A group of medical experts has endorsed a new diet drug to combat obesity, recommending it to the U.S. Food and Drug Administration for approval later this year. But some say that the health risks associated with the drug, Qnexa, are greater than any weight-loss benefit it may provide.
In a clinical trial involving 4,323 people, participants lost an average of 10 percent of their total body weight in the first year of using Qnexa, and some saw improvements in blood pressure as well.
But less than two years ago, the same panel of experts decided that Qnexa was too dangerous to put on the market, since it had a documented history of causing heart problems and birth defects.
What made them change their minds?
Turns out it was a simple promise and a plan: The drug's manufacturer, Vivus Inc., agreed to keep a close eye on patients who are prescribed Qnexa, making them take monthly pregnancy tests (to avoid the possibility of birth defects) and restricting distribution of the drug to a handful of registered pharmacies. Healthcare providers will also have to go through special training on the risks and benefits of the drug.
“We will know who the prescribers are. We will know who has been trained," Dr. Barbara Troupin, the senior director of global medical affairs at Vivus, told the FDA advisory committee. "We are confident the Qnexa risk management program balances the safeguards while allowing access for appropriate patients."
Qnexa is a combination of topiramate, an anti-convulsant, and phentermine, an appetite suppressant. If phentermine sounds familiar, it's because it's not new to the weight-loss world: It was a key ingredient in fen-phen, a combination drug (with fenfluramine) which was taken off the market by the FDA in 1997 for causing heart-valve problems in women.
As of right now, only one prescription weight-loss drug is available in the United States. Xenical works by blocking the absorption of fat; Qnexa works by suppressing the appetite and increasing feelings of fullness. It would be the first new diet drug approved by the FDA since 1999.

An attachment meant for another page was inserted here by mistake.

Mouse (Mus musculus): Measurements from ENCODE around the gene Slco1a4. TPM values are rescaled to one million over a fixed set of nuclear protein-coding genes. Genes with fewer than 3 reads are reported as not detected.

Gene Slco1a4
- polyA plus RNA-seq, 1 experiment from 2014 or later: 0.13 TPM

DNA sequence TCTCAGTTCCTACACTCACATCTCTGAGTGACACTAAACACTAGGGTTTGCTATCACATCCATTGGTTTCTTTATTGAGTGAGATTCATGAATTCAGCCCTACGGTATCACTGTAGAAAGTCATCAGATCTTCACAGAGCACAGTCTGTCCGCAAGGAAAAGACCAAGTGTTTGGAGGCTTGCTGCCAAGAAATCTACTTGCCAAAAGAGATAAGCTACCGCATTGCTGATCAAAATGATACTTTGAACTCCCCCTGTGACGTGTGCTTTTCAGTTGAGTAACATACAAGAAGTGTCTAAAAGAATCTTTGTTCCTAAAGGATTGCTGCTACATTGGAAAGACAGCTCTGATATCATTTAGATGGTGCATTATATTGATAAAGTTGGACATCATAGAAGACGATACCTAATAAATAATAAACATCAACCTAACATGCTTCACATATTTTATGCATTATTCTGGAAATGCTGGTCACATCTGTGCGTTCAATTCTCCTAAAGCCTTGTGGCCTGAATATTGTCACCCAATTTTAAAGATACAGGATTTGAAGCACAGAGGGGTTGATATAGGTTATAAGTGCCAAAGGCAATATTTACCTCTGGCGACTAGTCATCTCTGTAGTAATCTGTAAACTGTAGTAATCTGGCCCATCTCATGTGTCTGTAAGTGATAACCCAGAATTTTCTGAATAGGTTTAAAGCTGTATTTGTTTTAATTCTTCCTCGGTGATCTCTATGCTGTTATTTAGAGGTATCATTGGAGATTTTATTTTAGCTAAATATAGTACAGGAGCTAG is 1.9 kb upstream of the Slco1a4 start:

If approved, the drug would be marketed to people who are considered medically obese, with a Body Mass Index (BMI) of 30 or above; those with weight-related health problems like diabetes would be eligible for the medication if their BMI is 27 or above. (You can calculate your BMI here.)
"The most encouraging thing is that just about every member really heard the message about the need to treat obesity," Ted Kyle, the advocacy committee chairman of the Obesity Society, told The Los Angeles Times. "Obesity is not a trivial disease."
According to the U.S. Centers for Disease Control and Prevention, more than a third of Americans are obese, and another third are overweight. "Increased risk for developing problems such as high blood pressure, diabetes, liver disease-all the things that can happen as a result of having a high BMI," Dr. Susan J. Woolford, the medical director of the Pediatric Comprehensive Weight Management Center at the University of Michigan, told Yahoo! Shine. According to the American Cancer Society, obesity will soon top smoking as the leading cause of cancer in the United States.
Experts were skeptical about Qnexa's effectiveness. "Diet drugs simply don't work," Dr. Joe Colella, a bariatric surgeon and the author of "Skinny People Just Don't Get It," told Yahoo! Shine. "The magic pill is never coming. Our collective addiction to high-sugar diets is the real problem."
"When people use these drugs, they are minimally effective at best, and upon cessation, any weight lost is immediately regained, plus a little extra," he warned. "In addition, most of us will take license to continue our unhealthy eating habits while we are losing the insignificant pounds that will soon be regained."
The FDA panel voted 20-2 to endorse Qnexa; the FDA typically follows the recommendations of its advisers. Dr. Michael S. Lauer, director of the division of cardiovascular sciences at the National Heart, Lung and Blood Institute, voted against it, saying that the FDA should first ask Vivus to provide more detailed cardiovascular risk data.
"We have seen many cases in medicine where we thought we understood the pathology of disease … and we turned out to be wrong," he told the LA Times. "With an epidemic as serious as obesity, we need to do this right."
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